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Injection Molding Screws and Extrusion Screws
The basic function of either a injection molding or extrusion screw is to simply convey the material to the mold or die in an even mixture of resin and pressure to properly fill the mold cavities in order to generate a proper plastic part. With that being said there are certain circumstances that require a different design screw. Certain things need to change when the material becomes harder to melt, the addition of certain colors, or the need for more output without generating high heat that will degrade the material. The screw in itself is broken up into 3 different sections. First you have the Feed Section where the plastic is introduced to the screw and barrel and very little to no heat is generated as the plastic slides on the inside surface of the barrel. The second section is the transition section where the material is under more compression and heat and where the material is almost completely molten before heading to the third section. Lastly the metering section is where the screw takes the molten material and mixes it before it goes to the tip assembly and then into the mold.
Screw Tips Designs
There are many different designs for screw tips, 4 piece, 3 piece, Locking , Castel design, non- locking, free flow, standard flow and so on. Every manufacturer that builds for the OEM’s all have their own design.
The most common is the 3 piece Free flow with a non- locking design. This will work with almost any material and is the most forgiving in the process. These tips will generate less heat without shearing and give good flow to the mold. The free flow design will also clean easy for material change overs and cut the time and purging material costs it takes to go from light to dark material. If you run many different types of material this would be the most flexible tip for a plant that has a lot of changes.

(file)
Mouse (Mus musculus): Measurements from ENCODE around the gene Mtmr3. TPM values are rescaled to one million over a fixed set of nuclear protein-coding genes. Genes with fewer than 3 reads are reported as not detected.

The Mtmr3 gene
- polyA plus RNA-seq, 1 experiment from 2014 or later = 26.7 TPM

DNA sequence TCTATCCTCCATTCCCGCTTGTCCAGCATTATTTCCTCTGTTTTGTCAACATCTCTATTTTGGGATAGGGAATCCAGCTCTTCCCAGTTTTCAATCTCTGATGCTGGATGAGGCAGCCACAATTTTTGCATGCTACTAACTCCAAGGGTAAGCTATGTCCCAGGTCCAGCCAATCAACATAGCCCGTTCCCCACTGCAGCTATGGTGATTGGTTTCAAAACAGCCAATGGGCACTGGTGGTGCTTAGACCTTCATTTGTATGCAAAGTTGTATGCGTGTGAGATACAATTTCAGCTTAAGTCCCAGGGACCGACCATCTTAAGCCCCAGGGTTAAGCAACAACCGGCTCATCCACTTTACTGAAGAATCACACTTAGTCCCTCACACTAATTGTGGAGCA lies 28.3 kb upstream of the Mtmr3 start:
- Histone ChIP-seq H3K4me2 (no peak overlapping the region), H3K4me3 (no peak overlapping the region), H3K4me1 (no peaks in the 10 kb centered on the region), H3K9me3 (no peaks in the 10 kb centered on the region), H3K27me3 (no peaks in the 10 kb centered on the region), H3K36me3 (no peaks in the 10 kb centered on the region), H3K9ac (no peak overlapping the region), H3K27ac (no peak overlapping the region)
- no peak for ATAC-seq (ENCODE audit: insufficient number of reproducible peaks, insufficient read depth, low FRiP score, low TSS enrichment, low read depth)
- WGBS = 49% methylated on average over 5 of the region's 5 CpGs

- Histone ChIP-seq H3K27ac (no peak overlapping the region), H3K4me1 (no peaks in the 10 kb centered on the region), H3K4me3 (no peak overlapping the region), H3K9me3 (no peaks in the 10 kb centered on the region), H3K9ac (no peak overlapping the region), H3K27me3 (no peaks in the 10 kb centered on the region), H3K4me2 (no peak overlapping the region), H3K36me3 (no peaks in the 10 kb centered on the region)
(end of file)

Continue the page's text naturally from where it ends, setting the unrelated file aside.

The 4 piece tip design will help with wear issues you may have if you run high wear material. The design will give you a front seat and rear seat that are designed to wear and then you just replace the seat and not he retainer or ring. Good Idea but it can shorten the flow path of the material to make room for the second seat and generate more heat in the front zone. Because they are not free flowing they can be harder to clear of materials during change overs.
Locking designs are designed for a more consistent and quicker shut off. The ring turns with the screw and makes sure the ring is in the correct position to shut off every time you rotate the screw. Again the screw tips can be more consistent but there are some draw backs. First because you are turning the ring with the screw it will generate a lot more shear heat in the front end of the screw. Second because you are turning the ring with the screw and you have to make the clearance between the OD of the ring and the wall of the barrel much larger. If not you can have the ring because of the heat annealling itself to the barrel wall and damage the Tip, screw and even barrel. So by having to open up the clearance you have open the tolerances for the material to flow between the barrel and the ring. Clean up on the locking or castel style tips is harder. With the ring tabs to clean as well it just takes more time and purging to get it clean.
Free flowing designs are easier to work with because of the open channels of flow to the end of the tips. Easier to clean and generate less heat in the front zone. Allows for better flow and less degradation of the material. For most any material this is recommended just for the faster process and the ease of use.
Material for tips are three basic materials H13, D2 and CPM9V. There are more but this covers 95% of the tips made. H13 is a very forgiving material. If you don’t run glass filled or talc filled materials or Clear materials this will work very well and is very cost effective to buy. D2 is a material that also is cost effective but will run better on clear materials such as Poly Carbonate. It will run well with most other unfilled materials but H13 is the standard of the industry because of its cost point. CPM9V is very good and the standard for high ware application. It works very well and will last about three times as long in glassed filled applications and H13. Well worth the cost difference. The issue is that a lot of suppliers will send D2 in place of CPM9V because it is cheaper to use. If you see a D2 tip it will be polished to a nice shine, CPM will look cloudy and dull even after polishing. This is a clear way to tell the difference.